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Britain Installs New Guidelines For Prosecuting Threatening Comments Made Online, Should The U.S. Follow Suit?

Consider the Following

Keir Starmer, chief prosecutor for England and Wales, spoke this week about stricter guidelines for harassing and threatening comments online. Is it time for the United States to do the same? 

The LA Times has the story which explains how Starmer’s new guidelines will reinforce a law from 2003 to prosecute those making “indecent, obscene or menacing” comments online.

“The law predates the explosion of such new media as Twitter and Facebook, and some police officials say that having to investigate the increasing number of complaints about offensive online messages is distracting them from more serious work,” writes the Times. “Keir Starmer, the chief prosecutor for England and Wales, said Wednesday that new guidelines from his office would raise the bar for criminal charges under the 2003 law by limiting most prosecutions to cases involving threatening and intimidating remarks targeted at specific individuals. That would help protect freedom of expression while still allowing authorities to crack down where warranted, he said.”

This strikes a nerve because of recently publicized incidents involving women in the comic industry, as well as Amazing Spider-Man writer Dan Slott, receiving death threats online. We regularly report on online harassment and sexism but too often annoying/vulgar comments turn into serious threats of violence and yes, death.

Starmer told BBC radio, “We need a sensible way of dividing the messages into those which are more likely to be prosecuted – the threats and the harassment and the breach of court orders – and those that aren’t – the deeply unpopular, the shocking, the grossly offensive.”

Being on the receiving end of direct threats, I may be biased but I’d like to think most people using the internet agree that direct threats, whether made seriously or not, are unacceptable behavior. In the U.S. the legalities of prosecuting such threats vary by state. Comic Book Resources recently spoke with a few law enforcement officials about an individual’s rights in cases like these:

“Internet threats are not easy to prosecute,” Paul Guthrie, a Deputy District Attorney with the Los Angeles Country DA’s office, told CBR News. Guthrie explained that his state qualifies internet death threats as a “strike felony,” as in “three strikes and you’re out,” where penalties for the crime impact future felonies as well. “In California, it’s penal code section 422, and it is a strike offense. If you get convicted of this, you’ve got one strike on your record. It’s also, interestingly, what we call a ‘wobbler,’ which means it can be a felony or it can be a misdemeanor. Usually, strikes are reserved for the more serious felonies, but it’s possible for this to be a misdemeanor.”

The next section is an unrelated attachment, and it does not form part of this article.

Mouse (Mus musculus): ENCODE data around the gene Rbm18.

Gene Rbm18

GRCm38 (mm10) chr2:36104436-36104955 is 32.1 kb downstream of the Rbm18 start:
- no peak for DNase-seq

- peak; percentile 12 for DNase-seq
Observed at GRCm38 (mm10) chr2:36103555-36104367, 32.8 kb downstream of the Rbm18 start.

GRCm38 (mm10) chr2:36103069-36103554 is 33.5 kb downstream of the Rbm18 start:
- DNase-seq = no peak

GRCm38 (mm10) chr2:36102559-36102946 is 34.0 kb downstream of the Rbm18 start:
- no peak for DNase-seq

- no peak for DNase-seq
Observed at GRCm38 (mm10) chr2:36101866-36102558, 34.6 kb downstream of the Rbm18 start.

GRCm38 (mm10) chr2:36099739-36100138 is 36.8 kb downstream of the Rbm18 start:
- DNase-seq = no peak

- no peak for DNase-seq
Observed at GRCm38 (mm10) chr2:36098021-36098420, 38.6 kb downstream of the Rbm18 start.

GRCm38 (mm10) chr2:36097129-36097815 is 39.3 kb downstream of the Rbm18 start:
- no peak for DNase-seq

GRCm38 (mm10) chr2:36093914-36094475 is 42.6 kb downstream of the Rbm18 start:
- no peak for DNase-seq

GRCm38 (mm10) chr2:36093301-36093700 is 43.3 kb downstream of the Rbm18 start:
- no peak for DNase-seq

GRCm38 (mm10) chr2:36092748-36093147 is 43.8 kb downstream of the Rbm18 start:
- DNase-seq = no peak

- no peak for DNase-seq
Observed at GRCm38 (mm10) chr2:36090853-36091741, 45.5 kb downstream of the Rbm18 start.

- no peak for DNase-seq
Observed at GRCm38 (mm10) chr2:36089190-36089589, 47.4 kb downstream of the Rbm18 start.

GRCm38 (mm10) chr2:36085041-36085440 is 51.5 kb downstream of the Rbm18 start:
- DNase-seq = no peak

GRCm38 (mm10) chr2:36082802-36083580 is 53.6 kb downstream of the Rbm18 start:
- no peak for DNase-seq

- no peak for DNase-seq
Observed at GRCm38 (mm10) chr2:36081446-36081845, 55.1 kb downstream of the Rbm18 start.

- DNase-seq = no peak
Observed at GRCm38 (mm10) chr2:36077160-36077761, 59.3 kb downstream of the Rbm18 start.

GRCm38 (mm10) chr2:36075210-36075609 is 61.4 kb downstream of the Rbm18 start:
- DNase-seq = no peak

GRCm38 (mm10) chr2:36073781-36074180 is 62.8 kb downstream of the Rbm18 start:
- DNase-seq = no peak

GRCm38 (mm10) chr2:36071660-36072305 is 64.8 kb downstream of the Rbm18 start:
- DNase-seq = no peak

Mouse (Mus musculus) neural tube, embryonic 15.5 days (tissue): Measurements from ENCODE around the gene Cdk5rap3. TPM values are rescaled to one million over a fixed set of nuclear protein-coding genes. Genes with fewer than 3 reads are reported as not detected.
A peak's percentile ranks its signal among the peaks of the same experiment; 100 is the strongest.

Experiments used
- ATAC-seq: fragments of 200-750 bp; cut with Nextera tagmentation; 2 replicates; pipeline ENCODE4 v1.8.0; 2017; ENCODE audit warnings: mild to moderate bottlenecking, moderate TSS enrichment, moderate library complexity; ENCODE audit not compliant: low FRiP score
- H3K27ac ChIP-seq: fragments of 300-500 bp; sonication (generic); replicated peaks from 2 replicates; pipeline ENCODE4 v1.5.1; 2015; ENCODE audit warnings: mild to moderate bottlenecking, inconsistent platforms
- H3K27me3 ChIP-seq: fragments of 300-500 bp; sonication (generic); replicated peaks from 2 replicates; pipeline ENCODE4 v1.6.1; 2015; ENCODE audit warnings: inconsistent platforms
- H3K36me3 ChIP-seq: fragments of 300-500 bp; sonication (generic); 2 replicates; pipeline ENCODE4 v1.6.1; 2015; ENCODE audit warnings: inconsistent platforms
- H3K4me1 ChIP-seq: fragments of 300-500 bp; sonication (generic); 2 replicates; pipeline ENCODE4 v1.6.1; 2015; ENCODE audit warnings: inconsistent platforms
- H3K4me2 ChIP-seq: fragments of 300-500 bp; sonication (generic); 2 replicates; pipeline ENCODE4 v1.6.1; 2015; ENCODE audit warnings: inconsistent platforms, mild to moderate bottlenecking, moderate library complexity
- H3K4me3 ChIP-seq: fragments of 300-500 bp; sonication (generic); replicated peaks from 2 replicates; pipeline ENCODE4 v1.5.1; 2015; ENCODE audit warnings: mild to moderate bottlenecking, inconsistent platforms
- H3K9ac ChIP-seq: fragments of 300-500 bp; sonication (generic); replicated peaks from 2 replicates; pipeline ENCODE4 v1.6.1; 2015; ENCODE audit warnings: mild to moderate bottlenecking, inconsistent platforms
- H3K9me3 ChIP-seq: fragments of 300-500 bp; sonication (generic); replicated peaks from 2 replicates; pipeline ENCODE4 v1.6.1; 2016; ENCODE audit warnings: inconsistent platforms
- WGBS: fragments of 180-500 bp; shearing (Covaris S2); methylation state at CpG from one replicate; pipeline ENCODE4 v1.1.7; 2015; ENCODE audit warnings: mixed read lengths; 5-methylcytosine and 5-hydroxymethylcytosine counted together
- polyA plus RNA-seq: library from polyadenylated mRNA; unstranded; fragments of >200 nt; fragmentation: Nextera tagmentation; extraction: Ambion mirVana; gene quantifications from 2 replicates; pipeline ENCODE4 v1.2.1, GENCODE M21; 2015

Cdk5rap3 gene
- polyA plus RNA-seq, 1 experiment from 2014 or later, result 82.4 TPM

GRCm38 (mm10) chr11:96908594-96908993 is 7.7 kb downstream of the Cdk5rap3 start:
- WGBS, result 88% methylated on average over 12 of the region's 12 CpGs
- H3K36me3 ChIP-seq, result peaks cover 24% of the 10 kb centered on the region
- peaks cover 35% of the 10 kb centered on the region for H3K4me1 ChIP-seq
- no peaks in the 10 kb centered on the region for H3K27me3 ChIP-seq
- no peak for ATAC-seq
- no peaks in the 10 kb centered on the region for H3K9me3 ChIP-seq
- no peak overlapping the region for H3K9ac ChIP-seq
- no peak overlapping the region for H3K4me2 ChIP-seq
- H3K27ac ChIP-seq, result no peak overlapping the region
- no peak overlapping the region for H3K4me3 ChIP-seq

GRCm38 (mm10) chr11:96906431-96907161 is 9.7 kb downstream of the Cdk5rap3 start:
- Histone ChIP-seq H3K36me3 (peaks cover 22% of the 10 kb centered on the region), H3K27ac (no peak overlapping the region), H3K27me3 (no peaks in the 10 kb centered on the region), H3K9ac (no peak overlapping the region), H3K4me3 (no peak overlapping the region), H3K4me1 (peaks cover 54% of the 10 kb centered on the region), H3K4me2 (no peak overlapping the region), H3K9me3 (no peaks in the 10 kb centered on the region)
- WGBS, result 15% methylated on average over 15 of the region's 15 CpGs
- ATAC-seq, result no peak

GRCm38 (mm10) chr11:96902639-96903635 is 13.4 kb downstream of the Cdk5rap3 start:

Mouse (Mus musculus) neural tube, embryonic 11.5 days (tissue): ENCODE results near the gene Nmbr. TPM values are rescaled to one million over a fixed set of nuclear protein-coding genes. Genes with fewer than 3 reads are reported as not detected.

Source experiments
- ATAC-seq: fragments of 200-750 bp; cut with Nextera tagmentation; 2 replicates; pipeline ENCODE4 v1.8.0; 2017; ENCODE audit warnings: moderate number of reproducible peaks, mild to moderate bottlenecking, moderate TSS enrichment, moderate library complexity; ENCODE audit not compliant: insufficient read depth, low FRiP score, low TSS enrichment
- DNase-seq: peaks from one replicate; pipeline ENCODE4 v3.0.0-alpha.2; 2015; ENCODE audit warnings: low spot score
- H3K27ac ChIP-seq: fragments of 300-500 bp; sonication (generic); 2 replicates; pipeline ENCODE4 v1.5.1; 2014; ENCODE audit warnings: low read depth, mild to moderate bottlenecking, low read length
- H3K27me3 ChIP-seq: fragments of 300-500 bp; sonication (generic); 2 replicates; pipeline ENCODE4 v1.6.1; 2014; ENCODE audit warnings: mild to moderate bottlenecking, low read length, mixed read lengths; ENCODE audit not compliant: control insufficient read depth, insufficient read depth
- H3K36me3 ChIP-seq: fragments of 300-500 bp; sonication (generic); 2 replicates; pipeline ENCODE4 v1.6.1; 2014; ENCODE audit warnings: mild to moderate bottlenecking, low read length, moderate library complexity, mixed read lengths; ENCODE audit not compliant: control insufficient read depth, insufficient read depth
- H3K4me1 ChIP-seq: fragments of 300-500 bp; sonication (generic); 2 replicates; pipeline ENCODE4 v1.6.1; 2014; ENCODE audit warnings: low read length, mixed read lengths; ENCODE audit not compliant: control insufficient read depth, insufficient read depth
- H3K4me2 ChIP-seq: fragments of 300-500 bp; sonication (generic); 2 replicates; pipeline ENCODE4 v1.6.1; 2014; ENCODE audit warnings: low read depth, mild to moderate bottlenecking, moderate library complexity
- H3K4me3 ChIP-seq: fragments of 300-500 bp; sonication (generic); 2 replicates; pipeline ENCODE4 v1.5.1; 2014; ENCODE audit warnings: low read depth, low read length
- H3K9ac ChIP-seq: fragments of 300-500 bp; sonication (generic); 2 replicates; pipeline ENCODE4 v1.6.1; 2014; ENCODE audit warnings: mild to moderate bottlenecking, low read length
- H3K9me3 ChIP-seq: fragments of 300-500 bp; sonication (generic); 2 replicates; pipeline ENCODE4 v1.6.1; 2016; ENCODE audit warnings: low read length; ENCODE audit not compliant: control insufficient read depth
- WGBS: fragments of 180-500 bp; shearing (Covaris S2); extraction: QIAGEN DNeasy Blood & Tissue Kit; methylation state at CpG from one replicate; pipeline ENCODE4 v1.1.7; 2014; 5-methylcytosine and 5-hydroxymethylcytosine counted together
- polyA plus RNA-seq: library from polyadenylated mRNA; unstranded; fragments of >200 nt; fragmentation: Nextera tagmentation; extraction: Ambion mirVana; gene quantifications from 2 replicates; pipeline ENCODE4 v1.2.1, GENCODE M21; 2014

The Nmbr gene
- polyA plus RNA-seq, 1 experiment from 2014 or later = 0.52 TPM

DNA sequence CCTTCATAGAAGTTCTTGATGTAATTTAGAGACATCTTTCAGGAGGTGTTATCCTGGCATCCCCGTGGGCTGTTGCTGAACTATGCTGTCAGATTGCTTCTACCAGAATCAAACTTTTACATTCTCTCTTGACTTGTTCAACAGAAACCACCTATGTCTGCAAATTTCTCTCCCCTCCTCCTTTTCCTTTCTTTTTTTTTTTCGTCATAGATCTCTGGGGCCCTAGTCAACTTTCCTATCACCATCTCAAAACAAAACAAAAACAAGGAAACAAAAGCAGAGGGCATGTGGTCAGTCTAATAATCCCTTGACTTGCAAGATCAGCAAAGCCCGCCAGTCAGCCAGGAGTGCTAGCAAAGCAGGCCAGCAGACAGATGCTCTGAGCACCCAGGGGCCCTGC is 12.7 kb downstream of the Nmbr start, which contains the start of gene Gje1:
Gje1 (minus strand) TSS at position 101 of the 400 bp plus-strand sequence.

And also:

In other states, the laws work differently, sometimes actually making prosecution easier. Timothy Matas, a Public Defender in Platte County, Nebraska, said that in his state, cyber threats are classified as a “Terroristic Threats,” placing the impetus more on intent than in California. “In Nebraska, a person commits the crime of terroristic threats if he or she ‘threatens to commit any crime of violence: (a) with the intent to terrorize another; (b) With the intent of causing the evacuation of a building, place of assembly, or facility of public transportation; or (c) In reckless disregard of the risk of causing such terror or evacuation.

They also point out that with the borderless aspect of the internet, individuals may be able to seek legal action in whichever state they feel has the best chance of conviction. So yes, while prosecutions may be harder to get in the U.S., those being attacked should not let serious incidents go unreported.

Starmer said, “It would be stifling free speech if people thought that every time they communicated something which might be deeply offensive or deeply unpopular … then the police were likely to get involved. We need to protect the individual against threats and harassment … but free speech has its place.”

What are your thoughts? Oddly telling is a poll at the top of the Times’ piece asking whether or not there should be criminal charges for social media comments that are harassing or threatening. As of publishing, 89% answered no. Perhaps it should have been worded differently, leaving off harassing and replacing it with violence?

(via LiveScience, image via Getty)

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